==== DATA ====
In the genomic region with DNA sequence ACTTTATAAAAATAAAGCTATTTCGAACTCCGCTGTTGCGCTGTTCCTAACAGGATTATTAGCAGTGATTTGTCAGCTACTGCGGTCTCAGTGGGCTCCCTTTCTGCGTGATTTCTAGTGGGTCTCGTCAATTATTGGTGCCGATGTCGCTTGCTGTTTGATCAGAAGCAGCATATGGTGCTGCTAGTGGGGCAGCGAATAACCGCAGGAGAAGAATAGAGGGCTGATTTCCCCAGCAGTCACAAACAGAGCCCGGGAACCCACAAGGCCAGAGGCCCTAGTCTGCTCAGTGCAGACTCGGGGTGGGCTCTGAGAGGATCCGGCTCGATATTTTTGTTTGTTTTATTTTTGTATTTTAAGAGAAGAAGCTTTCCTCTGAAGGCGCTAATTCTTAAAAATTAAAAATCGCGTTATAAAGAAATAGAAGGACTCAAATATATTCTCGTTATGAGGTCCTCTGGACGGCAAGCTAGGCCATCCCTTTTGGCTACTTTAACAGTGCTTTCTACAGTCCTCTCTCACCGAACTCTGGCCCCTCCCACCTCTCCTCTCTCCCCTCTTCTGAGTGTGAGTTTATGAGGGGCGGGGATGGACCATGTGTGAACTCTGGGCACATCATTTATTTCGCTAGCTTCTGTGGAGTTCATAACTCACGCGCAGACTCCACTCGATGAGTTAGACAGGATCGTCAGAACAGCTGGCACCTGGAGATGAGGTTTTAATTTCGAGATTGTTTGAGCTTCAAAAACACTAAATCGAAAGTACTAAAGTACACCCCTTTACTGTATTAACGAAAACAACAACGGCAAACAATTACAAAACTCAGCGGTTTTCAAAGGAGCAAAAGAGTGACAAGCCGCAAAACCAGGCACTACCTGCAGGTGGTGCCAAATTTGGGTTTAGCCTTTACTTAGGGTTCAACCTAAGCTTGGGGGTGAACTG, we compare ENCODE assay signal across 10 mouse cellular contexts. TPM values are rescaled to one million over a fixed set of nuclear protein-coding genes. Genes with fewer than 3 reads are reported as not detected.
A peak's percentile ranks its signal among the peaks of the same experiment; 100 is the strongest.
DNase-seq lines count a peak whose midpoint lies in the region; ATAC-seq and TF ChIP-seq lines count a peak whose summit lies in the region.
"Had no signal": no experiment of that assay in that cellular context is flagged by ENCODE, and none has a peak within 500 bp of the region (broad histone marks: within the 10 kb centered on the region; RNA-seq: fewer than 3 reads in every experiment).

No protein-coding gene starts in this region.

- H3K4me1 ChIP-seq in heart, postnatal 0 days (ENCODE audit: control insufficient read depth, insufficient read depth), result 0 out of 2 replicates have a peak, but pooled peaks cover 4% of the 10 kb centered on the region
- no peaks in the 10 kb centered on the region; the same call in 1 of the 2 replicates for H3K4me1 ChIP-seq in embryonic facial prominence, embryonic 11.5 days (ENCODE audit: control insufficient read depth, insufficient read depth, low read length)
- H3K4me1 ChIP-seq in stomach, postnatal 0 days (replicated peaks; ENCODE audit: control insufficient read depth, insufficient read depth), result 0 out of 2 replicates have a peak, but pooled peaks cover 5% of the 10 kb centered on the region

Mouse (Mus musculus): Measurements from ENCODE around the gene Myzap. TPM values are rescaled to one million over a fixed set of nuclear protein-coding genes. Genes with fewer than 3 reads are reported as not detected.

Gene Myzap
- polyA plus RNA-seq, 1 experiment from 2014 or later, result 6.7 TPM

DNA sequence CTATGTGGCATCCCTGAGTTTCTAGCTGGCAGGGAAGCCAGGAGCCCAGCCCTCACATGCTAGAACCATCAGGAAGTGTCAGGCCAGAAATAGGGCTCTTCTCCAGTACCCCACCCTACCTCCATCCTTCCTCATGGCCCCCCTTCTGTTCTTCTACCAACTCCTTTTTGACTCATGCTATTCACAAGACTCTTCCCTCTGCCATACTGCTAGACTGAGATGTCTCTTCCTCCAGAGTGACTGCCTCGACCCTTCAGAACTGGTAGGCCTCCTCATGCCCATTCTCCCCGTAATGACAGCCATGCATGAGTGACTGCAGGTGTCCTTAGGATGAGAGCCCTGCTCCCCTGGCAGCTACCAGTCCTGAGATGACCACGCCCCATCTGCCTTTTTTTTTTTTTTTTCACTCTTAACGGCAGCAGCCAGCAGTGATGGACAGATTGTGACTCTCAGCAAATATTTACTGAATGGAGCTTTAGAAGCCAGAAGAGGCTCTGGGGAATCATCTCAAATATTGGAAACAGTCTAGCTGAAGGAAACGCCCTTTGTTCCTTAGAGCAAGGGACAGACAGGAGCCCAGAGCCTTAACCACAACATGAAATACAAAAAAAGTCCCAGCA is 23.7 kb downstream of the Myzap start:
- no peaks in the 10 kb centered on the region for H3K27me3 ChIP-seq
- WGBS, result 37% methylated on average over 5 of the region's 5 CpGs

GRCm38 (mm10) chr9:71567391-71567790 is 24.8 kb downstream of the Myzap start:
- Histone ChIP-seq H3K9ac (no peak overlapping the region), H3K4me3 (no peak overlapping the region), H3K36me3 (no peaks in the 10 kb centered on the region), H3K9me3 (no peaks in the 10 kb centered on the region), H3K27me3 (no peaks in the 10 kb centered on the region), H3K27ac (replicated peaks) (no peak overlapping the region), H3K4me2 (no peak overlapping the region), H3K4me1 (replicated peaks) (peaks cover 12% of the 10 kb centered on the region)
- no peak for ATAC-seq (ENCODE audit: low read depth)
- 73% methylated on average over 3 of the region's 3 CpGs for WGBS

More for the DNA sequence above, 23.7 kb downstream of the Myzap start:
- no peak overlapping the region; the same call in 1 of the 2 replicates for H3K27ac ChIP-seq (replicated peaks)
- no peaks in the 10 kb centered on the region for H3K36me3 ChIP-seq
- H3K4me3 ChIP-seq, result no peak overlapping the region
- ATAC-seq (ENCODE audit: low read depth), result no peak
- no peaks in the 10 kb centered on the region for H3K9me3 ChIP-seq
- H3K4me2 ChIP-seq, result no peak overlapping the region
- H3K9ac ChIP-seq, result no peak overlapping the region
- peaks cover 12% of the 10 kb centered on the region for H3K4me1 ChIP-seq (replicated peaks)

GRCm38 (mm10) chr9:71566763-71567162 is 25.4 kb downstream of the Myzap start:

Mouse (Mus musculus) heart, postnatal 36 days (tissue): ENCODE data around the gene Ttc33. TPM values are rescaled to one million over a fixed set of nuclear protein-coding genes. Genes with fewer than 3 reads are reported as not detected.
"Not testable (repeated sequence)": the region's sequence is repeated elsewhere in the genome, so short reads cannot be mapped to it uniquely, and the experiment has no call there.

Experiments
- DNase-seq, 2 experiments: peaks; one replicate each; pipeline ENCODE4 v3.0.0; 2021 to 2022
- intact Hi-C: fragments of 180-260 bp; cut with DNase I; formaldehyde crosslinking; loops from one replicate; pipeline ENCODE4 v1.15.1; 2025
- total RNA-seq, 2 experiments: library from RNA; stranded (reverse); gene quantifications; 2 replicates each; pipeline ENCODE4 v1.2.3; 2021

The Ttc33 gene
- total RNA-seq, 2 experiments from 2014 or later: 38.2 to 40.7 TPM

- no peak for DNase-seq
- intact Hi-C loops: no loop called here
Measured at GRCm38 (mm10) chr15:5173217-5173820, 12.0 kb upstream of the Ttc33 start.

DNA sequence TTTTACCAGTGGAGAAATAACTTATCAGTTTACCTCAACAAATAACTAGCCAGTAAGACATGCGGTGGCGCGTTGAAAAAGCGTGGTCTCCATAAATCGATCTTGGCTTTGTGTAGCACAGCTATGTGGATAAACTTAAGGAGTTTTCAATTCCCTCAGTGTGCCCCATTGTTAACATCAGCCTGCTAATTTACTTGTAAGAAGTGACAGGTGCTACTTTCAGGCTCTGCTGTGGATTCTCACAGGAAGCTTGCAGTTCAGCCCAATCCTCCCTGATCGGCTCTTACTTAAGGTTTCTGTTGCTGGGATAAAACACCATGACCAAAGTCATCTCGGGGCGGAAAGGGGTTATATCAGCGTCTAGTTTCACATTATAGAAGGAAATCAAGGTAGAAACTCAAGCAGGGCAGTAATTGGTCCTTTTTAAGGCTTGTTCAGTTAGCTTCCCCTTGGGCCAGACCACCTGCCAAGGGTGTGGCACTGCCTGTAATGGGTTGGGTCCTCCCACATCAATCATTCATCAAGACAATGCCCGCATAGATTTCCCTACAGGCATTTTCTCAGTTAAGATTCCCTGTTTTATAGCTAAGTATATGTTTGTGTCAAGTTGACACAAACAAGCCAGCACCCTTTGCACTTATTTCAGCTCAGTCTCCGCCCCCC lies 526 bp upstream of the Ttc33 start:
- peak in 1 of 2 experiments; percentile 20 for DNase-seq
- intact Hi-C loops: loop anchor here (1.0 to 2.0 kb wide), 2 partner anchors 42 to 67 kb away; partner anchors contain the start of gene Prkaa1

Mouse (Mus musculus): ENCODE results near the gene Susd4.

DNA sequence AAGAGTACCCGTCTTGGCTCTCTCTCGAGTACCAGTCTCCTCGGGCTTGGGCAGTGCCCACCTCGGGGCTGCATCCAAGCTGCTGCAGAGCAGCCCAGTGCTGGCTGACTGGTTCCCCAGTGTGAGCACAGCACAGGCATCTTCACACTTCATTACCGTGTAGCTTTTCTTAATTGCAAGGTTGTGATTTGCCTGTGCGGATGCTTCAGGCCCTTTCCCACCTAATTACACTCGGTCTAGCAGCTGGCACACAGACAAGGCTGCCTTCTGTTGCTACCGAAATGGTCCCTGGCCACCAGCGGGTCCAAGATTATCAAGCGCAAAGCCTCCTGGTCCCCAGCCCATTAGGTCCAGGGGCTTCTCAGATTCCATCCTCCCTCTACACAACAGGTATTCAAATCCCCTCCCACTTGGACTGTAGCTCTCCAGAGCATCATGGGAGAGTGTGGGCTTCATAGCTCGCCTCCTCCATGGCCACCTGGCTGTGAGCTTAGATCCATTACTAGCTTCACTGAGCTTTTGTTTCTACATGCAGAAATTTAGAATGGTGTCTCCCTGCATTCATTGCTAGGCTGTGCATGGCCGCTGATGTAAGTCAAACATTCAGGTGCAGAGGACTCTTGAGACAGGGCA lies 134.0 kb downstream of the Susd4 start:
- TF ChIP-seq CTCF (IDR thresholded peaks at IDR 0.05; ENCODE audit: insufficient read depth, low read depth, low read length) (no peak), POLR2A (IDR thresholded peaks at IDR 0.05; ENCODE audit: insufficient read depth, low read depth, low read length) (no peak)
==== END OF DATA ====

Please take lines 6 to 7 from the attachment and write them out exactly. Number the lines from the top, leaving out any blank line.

- H3K4me1 ChIP-seq in heart, postnatal 0 days (ENCODE audit: control insufficient read depth, insufficient read depth), result 0 out of 2 replicates have a peak, but pooled peaks cover 4% of the 10 kb centered on the region
- no peaks in the 10 kb centered on the region; the same call in 1 of the 2 replicates for H3K4me1 ChIP-seq in embryonic facial prominence, embryonic 11.5 days (ENCODE audit: control insufficient read depth, insufficient read depth, low read length)